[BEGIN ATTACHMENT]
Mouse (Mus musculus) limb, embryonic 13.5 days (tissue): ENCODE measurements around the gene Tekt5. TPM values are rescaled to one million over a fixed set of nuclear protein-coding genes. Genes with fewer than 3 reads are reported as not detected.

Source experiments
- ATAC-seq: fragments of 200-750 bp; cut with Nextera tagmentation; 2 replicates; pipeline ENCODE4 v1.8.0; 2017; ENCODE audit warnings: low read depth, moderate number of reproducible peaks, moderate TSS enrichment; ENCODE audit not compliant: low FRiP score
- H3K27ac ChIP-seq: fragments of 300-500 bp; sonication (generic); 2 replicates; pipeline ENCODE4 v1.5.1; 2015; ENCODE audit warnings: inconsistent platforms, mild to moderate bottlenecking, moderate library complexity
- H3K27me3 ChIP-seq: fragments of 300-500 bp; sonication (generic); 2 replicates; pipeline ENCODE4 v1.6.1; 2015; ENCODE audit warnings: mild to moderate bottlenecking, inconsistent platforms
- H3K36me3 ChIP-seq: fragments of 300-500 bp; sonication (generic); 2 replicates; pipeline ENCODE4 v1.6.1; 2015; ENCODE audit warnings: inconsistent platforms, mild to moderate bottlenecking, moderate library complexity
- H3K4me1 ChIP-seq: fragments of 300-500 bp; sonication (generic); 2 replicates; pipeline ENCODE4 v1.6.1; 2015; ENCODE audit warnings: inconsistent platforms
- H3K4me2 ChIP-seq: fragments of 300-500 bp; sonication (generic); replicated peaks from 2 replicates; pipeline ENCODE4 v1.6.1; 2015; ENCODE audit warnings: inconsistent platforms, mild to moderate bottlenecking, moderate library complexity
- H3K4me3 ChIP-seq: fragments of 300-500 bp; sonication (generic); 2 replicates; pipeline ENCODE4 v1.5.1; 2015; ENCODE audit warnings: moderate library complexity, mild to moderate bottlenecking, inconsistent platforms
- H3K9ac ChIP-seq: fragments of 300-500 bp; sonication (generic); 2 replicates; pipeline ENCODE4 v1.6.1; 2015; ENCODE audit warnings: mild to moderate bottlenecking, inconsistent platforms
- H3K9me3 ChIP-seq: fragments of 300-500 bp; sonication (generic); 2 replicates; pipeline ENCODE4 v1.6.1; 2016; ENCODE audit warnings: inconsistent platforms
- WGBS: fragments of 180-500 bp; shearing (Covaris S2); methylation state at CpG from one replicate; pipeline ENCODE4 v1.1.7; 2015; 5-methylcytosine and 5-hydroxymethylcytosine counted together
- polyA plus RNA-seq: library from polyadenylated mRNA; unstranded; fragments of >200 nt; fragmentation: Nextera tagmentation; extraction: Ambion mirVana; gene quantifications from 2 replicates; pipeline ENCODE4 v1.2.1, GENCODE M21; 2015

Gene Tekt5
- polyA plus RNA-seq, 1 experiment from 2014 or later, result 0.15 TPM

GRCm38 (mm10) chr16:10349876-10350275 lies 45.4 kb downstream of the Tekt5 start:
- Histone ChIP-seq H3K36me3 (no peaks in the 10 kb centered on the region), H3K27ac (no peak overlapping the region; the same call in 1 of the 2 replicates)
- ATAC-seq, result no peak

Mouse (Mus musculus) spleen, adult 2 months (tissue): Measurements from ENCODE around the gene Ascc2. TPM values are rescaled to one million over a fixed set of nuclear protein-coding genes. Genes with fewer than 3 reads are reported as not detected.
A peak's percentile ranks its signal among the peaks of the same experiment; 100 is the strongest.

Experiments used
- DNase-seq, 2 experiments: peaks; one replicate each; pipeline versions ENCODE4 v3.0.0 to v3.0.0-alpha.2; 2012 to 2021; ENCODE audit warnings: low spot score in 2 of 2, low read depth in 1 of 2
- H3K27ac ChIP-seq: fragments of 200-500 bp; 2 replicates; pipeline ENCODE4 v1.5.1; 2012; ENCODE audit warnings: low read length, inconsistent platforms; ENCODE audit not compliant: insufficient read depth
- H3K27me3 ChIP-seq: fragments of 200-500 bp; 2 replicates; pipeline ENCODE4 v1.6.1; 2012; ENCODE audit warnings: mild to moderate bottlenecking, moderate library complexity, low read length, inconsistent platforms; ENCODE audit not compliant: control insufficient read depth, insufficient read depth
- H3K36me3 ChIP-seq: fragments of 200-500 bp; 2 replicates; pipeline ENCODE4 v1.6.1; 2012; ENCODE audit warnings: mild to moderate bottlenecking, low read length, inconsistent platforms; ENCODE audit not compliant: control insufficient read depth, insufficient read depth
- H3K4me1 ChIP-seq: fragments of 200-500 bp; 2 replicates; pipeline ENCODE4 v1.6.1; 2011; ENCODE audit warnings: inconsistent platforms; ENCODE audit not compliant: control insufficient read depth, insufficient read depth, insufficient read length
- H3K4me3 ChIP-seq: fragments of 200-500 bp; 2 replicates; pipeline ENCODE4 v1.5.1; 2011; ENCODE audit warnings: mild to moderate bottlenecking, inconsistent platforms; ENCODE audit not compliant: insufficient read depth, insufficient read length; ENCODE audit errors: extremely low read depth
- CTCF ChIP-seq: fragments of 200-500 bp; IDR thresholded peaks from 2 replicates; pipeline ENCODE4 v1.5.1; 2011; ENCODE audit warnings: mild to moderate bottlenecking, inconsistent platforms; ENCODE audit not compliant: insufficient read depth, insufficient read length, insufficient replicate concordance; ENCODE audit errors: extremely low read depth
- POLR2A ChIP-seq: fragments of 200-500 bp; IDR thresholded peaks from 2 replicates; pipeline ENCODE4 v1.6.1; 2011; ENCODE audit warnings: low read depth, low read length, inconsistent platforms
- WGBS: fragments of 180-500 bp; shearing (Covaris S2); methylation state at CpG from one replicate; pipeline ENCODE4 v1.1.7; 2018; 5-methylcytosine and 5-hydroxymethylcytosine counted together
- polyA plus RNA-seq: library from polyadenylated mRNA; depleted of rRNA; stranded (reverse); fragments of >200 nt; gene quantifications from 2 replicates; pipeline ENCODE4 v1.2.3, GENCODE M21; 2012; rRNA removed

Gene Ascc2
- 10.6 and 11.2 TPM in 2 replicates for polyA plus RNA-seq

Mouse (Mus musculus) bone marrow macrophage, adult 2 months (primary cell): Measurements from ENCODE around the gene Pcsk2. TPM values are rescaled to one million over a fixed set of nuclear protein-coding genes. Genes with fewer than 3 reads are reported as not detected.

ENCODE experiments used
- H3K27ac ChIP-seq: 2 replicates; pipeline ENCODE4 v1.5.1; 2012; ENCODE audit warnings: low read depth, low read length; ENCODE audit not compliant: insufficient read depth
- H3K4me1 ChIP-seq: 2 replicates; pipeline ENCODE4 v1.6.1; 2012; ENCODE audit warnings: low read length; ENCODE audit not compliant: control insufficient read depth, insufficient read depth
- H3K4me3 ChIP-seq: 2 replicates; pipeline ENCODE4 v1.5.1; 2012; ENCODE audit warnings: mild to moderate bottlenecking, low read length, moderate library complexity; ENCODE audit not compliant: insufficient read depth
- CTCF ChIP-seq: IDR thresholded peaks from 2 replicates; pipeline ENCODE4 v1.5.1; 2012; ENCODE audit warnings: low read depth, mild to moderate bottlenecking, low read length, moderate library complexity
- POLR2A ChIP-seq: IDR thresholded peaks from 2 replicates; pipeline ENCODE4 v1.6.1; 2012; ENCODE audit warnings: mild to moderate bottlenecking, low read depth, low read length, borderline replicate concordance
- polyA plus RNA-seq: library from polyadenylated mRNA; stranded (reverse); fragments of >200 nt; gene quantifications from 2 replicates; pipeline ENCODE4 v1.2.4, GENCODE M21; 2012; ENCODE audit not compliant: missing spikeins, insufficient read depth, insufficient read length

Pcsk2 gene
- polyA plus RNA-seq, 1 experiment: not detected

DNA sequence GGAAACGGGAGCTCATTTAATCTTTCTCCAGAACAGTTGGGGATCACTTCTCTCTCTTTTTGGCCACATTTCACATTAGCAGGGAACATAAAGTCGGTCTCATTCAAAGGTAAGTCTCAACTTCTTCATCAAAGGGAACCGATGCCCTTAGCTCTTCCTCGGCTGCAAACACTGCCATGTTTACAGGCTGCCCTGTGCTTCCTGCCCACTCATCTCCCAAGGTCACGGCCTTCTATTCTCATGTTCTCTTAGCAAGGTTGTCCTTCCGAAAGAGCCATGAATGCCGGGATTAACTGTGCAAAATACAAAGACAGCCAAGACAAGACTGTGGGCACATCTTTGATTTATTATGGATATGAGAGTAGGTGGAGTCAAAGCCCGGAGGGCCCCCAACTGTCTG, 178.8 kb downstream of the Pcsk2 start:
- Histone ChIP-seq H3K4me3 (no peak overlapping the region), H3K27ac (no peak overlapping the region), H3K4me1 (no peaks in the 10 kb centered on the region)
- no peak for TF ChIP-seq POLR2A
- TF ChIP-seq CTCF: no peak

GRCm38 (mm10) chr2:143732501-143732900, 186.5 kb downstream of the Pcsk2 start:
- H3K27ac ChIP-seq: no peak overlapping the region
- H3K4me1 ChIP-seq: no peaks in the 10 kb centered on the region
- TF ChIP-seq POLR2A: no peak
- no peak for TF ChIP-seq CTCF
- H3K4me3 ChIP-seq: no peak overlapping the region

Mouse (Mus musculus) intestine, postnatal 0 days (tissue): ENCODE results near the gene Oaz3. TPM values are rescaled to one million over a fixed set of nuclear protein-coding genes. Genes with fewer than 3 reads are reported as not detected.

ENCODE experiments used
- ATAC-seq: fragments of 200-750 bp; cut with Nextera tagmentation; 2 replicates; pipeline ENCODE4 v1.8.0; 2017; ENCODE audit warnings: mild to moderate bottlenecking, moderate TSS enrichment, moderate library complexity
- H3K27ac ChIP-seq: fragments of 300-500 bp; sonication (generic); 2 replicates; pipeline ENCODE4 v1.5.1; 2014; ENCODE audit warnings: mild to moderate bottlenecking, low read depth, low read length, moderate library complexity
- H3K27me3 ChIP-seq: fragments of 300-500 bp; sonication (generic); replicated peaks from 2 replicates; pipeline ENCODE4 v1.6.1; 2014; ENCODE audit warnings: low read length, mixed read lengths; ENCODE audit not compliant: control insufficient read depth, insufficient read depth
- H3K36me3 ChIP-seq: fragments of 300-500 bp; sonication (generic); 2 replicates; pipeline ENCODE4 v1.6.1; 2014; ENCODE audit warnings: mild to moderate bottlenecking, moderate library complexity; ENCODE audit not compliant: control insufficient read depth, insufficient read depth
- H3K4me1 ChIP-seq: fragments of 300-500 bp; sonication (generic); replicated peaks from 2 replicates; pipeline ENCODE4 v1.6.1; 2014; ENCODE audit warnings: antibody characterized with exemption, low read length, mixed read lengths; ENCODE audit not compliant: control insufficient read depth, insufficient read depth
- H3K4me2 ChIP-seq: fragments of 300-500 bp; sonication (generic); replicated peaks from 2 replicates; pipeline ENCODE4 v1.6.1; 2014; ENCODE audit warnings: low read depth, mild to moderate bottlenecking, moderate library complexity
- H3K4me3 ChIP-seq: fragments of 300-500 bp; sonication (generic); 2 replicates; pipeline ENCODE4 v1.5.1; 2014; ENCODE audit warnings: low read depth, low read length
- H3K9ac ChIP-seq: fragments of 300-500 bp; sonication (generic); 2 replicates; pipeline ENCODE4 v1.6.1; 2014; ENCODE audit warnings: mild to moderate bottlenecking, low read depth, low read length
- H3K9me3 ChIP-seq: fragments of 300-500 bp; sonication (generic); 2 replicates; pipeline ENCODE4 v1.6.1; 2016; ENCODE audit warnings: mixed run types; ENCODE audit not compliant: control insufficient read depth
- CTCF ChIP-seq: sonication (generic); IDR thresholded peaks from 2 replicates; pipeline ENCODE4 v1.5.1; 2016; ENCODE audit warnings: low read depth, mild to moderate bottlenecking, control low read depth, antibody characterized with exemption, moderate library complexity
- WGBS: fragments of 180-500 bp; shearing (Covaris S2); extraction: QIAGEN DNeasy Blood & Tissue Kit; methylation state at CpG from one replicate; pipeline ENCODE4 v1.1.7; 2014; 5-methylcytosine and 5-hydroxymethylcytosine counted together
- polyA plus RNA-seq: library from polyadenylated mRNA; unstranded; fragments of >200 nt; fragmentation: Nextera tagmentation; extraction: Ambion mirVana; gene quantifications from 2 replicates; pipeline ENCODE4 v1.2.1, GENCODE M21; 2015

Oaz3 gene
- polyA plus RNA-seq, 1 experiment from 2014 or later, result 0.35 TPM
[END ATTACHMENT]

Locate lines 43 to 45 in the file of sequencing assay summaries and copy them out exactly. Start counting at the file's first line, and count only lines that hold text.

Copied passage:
- polyA plus RNA-seq, 1 experiment: not detected

DNA sequence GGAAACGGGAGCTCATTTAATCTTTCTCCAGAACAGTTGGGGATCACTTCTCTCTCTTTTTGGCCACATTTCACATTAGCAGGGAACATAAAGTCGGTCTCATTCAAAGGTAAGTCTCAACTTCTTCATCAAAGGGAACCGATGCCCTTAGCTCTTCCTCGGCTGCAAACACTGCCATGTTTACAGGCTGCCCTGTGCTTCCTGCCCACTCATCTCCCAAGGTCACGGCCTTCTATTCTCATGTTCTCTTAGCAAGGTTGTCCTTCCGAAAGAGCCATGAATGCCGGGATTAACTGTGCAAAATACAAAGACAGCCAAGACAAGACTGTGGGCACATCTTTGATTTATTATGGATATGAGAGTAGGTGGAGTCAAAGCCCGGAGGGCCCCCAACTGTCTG, 178.8 kb downstream of the Pcsk2 start:
- Histone ChIP-seq H3K4me3 (no peak overlapping the region), H3K27ac (no peak overlapping the region), H3K4me1 (no peaks in the 10 kb centered on the region)